Within this framework, the disaster unfolds, but the wreckage we hear about and are asked to imagine is never seen, except in the occasional curveball of an image thrown into the familiar landscape from elsewhere: often from Jon Rafman‘s Nine Eyes of Google Street View series, images of ominous yellow clouds, burning cars, road-blocks, tracks vanishing into desert landscapes, figures in animal masks, emergency scenes, and so on. Accompanied by mundane visuals of streets we know, the intertwining of real and unreal cities brings an unsettling air to proceedings, a slightly hyper-real quality, so that even while the story’s unfolding perhaps takes a little too long (the late sequence in which the narrator stands on a chair to make an appeal and an epilogue both seemed a bit superfluous to me) the atmosphere is registered strongly in the slow initial build-up and closing account of the devastated city under rubble and floodwater, or perhaps, as another version, existing simultaneously with the first has it, a city whose buildings stand strangely undamaged, but devoid of people.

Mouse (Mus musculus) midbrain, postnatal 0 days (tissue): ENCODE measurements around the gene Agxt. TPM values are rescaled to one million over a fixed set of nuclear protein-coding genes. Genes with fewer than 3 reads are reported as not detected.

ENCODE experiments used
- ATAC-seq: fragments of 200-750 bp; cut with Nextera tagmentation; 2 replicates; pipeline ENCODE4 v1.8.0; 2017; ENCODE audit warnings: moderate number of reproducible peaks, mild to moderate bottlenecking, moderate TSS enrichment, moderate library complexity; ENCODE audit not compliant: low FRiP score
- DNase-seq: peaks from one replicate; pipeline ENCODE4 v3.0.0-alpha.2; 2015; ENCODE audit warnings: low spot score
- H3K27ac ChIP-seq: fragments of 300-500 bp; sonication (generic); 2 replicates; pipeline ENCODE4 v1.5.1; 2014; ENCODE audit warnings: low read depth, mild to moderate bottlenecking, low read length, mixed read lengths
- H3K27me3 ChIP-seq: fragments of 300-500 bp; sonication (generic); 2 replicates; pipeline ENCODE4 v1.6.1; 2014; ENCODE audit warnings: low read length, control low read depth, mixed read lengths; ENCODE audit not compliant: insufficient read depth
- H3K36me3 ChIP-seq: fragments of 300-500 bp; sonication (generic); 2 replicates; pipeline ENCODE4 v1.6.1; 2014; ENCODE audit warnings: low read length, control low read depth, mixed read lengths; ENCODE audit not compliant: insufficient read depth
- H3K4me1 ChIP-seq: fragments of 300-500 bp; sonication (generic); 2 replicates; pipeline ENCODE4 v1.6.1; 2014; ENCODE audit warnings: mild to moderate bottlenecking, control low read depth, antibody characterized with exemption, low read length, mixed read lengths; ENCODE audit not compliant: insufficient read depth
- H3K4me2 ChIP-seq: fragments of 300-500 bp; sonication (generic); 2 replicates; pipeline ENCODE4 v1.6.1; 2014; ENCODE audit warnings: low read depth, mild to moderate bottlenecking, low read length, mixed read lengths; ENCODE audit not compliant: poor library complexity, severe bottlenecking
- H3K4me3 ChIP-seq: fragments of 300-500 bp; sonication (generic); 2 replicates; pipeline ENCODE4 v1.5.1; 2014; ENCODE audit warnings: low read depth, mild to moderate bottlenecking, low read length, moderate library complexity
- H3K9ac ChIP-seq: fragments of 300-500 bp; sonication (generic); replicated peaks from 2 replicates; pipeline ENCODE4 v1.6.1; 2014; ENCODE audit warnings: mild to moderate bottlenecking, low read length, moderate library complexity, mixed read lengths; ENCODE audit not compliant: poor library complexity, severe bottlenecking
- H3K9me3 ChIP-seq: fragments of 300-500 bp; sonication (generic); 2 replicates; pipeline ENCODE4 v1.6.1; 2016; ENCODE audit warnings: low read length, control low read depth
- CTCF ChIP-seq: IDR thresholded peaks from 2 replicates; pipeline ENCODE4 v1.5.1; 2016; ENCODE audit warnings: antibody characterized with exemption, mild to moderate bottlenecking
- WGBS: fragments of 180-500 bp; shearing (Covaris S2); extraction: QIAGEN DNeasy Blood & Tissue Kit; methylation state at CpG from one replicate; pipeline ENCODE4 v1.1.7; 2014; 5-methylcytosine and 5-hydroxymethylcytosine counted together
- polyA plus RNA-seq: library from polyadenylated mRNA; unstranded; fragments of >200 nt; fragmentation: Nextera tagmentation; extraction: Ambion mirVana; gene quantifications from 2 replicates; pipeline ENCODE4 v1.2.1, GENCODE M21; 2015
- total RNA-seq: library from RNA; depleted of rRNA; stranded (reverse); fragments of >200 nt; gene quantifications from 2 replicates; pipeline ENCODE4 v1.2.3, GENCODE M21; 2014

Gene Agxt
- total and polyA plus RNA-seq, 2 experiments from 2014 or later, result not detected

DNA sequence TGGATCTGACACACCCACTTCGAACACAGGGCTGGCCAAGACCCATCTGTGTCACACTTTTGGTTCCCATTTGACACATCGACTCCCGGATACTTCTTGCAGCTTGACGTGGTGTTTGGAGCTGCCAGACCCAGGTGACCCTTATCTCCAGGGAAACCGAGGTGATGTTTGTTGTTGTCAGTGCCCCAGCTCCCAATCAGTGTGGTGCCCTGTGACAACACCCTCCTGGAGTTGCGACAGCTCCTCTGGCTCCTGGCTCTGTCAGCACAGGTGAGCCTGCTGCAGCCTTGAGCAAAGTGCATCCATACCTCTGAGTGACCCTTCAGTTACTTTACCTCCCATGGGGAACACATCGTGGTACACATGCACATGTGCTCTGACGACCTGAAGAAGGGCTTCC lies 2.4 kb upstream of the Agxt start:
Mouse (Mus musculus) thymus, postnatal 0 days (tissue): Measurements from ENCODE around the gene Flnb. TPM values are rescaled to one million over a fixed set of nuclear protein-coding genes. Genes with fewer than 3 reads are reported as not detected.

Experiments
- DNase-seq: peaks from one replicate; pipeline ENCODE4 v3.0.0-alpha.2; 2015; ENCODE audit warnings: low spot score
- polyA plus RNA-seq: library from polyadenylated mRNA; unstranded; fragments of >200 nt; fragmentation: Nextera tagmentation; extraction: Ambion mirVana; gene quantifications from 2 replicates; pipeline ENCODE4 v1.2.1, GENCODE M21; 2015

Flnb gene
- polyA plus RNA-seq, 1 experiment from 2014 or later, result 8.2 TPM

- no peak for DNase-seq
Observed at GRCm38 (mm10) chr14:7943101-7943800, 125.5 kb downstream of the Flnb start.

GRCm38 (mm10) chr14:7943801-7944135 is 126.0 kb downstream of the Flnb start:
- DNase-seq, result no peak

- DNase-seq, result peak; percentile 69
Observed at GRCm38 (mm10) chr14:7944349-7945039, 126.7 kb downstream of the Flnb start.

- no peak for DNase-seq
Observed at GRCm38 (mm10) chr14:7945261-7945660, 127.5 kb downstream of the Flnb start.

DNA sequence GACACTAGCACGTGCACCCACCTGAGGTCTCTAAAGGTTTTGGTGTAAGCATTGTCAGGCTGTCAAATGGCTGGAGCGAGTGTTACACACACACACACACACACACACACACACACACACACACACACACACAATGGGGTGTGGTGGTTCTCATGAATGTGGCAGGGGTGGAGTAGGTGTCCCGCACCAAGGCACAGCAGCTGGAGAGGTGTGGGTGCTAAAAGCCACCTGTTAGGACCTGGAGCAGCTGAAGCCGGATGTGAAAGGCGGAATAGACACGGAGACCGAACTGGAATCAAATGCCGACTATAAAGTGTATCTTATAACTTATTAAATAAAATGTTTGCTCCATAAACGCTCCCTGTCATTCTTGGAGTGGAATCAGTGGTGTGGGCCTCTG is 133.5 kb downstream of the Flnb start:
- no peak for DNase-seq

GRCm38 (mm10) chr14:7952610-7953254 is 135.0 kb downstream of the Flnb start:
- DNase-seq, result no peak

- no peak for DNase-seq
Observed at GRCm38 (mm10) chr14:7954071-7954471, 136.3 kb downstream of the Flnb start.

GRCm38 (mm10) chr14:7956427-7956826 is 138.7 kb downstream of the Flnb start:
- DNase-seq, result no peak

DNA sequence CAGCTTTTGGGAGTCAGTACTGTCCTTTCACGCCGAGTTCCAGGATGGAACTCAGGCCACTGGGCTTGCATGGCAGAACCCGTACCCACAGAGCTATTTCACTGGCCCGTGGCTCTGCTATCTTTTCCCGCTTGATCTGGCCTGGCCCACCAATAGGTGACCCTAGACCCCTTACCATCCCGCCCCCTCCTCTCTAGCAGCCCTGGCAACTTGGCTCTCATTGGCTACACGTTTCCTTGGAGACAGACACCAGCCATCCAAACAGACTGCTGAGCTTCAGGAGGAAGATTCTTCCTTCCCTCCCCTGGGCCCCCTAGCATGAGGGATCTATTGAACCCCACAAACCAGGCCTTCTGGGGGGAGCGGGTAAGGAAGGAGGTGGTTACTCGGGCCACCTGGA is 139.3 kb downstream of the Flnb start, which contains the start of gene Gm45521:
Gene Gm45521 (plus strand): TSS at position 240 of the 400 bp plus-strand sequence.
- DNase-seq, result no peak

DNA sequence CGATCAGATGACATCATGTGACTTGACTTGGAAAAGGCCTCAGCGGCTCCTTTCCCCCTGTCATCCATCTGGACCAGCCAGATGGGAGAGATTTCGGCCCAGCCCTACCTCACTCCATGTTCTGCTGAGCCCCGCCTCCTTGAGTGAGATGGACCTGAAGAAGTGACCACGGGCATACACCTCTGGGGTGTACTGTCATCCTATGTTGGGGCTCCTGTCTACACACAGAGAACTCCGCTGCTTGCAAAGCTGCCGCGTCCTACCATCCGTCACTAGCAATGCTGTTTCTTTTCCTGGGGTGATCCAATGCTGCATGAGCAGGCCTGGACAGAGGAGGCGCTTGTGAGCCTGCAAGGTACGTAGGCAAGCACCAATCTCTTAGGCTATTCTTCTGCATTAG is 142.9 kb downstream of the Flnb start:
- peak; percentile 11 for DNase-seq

While Zilla!: Part Two naturally follows Zilla!: Part One, then, it does so more as a formal variation on the same theme than a narrative extension or sequel. If you like, it offers a different, ground-level, perspective on the events described from higher altitudes in Part One. Which means that Zilla!: Part Three, a further variation handed out to those who’d attended both parts so far at the conclusion of Part Two, offers a new telling of the same story again. Part Three consists of a deck of printed cards for the audience to take out into their own streets and place into the real landscape wherever each comment or line of narrative might be relevant in some personalised disaster scenario. Quite what passers-by will make of being asked to imagine that “This shop is on fire” or that “The sky is unusually radiant” remains to be seen. It’ll certainly make for an interesting walk, for both participants and those stumbling across the trails they leave behind. “From here you can hear sirens” should get a nod of recognition out of most people, at least. That is pretty much always true, wherever you happen to be standing in Nottingham.